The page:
DAVOS: Rapidly becoming a highlight of the hectic Davos calendar is the Saudi Aramco reception and dinner, held for the past two years now at the InterContinental Hotel on the outskirts of the Alpine resort.
The egg-shaped InterConti is one of the bigger and newer establishments here, very different in style from most of the other traditional Swiss hotels. It exudes corporate power and influence and is a fitting venue for the most valuable company in history to host friends, clients and would-be partners for a few informal hours.
On Wednesday, the hotel was virtually an extension of Riyadh. In addition to the Aramco event, there was also a big presence by the Saudi Arabian General Investment Authority (SAGIA), with its slogan “Saudi Arabia: Now Live” in prominent view in the bustling lobby.
The Aramco event — hosted of course by chief executive officer Amin Nasser — was a gathering of some of the most powerful people in the Kingdom, as well as a number of the great-and-good of the energy world and representatives of the global elite.
The Saudi Energy Minister Prince Abdul Aziz bin Salman chatted amiably with guests, none the worse for wear from the door-stepping he had got from the Western press earlier in the day, which had caused a storm of disapproval on Saudi domestic media. He had a few words for everyone.
Yasir Al-Rumayyan, governor of the Saudi Public Investment Fund and chairman of Armco, was in attendance too, enjoying the refreshments and canapes of the gathering.
The theme of the reception — held in the InterConti’s cavernous basement function hall — was “the art of the possible,” aiming to highlight Aramco’s huge investment in energy technology, its big global research and development commitment, and its awareness of climate-change issues. “We are more than just a petrol pump,” was the message.
One neat synergy between traditional Saudi life and modern technology was the story of Mohamed Amanullah, leader of Aramco’s Advanced Research Center, who devised a way of using discarded date seeds — suitably processed — as a filter in the oil-drilling process. “It shows heritage and sustainability in one place,” an Aramco aide explained.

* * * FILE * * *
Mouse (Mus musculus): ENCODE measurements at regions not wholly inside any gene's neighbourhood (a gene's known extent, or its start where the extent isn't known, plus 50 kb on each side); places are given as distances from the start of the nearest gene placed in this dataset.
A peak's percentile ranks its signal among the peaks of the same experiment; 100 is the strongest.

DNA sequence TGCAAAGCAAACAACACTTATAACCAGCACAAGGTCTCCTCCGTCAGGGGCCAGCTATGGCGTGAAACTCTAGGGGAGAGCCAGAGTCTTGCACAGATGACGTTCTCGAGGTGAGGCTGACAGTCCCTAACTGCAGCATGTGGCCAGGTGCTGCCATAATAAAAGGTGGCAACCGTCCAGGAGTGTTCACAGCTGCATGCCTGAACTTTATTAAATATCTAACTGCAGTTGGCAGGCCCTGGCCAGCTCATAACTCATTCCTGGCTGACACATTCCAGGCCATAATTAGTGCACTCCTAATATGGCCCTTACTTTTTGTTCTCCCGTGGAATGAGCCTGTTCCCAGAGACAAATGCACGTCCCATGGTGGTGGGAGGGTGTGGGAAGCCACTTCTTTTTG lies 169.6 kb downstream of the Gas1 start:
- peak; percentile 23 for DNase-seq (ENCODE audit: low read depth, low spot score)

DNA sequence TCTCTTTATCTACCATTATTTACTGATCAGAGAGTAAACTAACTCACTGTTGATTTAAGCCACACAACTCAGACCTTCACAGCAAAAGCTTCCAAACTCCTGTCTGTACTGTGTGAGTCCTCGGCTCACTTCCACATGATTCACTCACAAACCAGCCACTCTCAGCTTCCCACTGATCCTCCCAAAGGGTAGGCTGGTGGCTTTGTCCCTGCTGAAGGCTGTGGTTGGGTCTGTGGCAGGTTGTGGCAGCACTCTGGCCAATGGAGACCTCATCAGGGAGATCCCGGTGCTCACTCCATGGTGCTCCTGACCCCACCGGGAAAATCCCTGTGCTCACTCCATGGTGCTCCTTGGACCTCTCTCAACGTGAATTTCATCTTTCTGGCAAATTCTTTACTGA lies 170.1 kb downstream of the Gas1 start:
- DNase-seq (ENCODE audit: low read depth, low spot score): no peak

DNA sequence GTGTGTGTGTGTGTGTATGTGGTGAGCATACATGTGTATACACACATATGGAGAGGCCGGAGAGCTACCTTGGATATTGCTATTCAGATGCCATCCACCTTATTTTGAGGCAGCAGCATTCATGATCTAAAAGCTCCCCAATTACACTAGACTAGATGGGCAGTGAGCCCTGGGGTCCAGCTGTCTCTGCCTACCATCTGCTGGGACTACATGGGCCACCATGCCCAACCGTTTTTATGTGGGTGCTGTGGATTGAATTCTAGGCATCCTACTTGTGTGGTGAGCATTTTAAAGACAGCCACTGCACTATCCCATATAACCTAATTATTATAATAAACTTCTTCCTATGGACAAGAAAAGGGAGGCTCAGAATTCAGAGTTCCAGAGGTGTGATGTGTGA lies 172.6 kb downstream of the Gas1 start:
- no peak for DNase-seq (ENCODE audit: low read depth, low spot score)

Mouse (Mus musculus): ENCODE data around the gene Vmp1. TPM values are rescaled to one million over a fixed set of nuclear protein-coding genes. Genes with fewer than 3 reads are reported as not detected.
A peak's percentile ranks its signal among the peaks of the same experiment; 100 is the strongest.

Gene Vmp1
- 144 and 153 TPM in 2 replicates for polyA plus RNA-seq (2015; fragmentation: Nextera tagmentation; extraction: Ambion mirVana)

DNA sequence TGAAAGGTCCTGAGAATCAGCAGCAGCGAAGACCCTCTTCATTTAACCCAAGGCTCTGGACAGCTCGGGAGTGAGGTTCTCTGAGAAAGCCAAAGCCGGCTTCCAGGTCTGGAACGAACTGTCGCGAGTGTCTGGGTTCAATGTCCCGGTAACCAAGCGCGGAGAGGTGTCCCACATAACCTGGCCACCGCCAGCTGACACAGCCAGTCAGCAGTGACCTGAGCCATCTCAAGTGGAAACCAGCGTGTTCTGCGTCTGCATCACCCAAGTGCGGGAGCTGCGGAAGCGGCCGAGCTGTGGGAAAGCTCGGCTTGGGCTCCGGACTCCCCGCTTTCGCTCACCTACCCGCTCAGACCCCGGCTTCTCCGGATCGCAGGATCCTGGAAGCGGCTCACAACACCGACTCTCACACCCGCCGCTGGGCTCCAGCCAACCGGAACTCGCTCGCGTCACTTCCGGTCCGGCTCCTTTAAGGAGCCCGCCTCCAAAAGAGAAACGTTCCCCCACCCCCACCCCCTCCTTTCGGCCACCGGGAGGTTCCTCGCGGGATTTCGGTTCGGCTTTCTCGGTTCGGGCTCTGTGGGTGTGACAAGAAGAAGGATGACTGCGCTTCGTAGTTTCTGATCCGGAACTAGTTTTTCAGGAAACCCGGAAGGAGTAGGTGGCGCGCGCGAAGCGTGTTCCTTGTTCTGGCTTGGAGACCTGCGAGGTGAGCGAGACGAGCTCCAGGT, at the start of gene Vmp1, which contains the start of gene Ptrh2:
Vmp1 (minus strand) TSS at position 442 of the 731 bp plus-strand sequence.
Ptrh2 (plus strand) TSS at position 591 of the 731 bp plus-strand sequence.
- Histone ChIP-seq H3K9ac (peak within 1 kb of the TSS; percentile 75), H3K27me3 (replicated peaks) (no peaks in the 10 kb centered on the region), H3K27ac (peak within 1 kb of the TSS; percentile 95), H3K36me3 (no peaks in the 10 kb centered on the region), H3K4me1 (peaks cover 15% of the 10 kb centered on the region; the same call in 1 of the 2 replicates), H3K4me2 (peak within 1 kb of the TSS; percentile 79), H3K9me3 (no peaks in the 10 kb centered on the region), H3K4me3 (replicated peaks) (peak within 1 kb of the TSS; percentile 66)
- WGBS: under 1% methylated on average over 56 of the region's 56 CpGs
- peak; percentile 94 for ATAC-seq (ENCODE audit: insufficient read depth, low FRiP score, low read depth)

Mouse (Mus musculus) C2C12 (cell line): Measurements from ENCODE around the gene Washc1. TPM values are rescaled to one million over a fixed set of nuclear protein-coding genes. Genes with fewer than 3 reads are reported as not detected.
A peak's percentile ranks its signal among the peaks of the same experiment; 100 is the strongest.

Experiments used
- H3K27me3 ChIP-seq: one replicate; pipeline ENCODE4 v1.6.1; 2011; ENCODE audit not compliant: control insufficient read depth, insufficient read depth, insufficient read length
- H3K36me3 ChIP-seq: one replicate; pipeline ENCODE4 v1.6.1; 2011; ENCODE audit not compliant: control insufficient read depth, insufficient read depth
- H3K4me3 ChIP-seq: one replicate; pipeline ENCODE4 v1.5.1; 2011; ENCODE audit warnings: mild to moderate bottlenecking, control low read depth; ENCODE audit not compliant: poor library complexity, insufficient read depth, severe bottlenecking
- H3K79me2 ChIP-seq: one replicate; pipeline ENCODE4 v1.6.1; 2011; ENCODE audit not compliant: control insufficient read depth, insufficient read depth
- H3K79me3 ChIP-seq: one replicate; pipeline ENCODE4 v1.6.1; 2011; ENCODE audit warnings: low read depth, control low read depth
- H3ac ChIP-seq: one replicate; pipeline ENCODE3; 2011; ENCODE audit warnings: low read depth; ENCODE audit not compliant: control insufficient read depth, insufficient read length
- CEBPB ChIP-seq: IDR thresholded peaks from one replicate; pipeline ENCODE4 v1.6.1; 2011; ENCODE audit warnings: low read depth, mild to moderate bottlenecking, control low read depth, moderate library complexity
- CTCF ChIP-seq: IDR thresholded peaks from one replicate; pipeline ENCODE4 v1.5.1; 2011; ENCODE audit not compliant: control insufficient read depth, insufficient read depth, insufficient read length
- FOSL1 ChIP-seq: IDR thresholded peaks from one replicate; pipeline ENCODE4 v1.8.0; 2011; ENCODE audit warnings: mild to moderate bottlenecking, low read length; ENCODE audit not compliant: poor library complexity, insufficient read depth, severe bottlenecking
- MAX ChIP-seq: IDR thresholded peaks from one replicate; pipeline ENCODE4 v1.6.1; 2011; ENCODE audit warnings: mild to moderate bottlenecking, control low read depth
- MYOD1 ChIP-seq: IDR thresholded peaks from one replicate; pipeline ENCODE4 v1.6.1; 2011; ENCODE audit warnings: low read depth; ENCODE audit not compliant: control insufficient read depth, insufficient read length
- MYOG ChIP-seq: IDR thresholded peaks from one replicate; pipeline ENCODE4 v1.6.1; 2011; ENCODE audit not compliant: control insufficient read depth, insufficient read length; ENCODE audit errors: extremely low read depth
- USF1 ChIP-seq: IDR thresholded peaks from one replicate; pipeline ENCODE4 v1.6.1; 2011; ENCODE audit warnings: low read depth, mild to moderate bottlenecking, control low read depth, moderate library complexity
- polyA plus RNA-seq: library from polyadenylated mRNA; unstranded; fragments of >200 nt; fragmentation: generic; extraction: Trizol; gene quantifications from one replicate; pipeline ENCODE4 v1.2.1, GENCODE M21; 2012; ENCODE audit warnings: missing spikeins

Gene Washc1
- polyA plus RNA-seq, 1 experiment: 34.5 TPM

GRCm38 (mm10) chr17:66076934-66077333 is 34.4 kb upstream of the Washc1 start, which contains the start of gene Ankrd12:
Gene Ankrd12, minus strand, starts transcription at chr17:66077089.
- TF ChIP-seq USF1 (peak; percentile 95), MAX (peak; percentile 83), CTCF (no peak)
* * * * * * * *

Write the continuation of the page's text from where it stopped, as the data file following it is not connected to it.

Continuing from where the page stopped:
The highlight of the soiree was an address from Nasser, who took the stage to thank guests for making the trek to the InterConti. He noted that Davos 2020 had the highest number ever of Saudi delegates.
“Last year was an exceptional year for Aramco, in a variety of areas; some of them planned, some not predicted,” he told the audience.
Among the foreseen events were the release of audited reserves estimates showing Aramco — officially — as the world’s biggest oil company; the record-breaking bond issue in spring; the finding by scientific experts that the Kingdom had the cleanest crude of any of the oil majors; and, of course, the biggest initial public offering in history last month and market recognition of the fact Aramco is the biggest listed company in the world.
Some unplanned events were also mentioned, notably the attacks on Aramco facilities last September that briefly halted most of the Kingdom’s oil industry, but which was overcome with rapid efficiency. The oil price spike was short lived.
“Our job is to fulfill the global need for affordable energy,” Nasser said, highlighting Aramco’s “responsibility and moral obligation” to help alleviate energy poverty in poorer countries, especially in sub-Saharan Africa.
Nasser finished with a pledge that Aramco’s hi-tech capabilities will be enhanced and expanded for the benefit of the world. “I am confident that we can use technology to remove carbon dioxide emissions and methane from the atmosphere,” he said.
That is a mission worthy of the biggest energy company on the planet and provided food for thought for the rest of the Davos evening.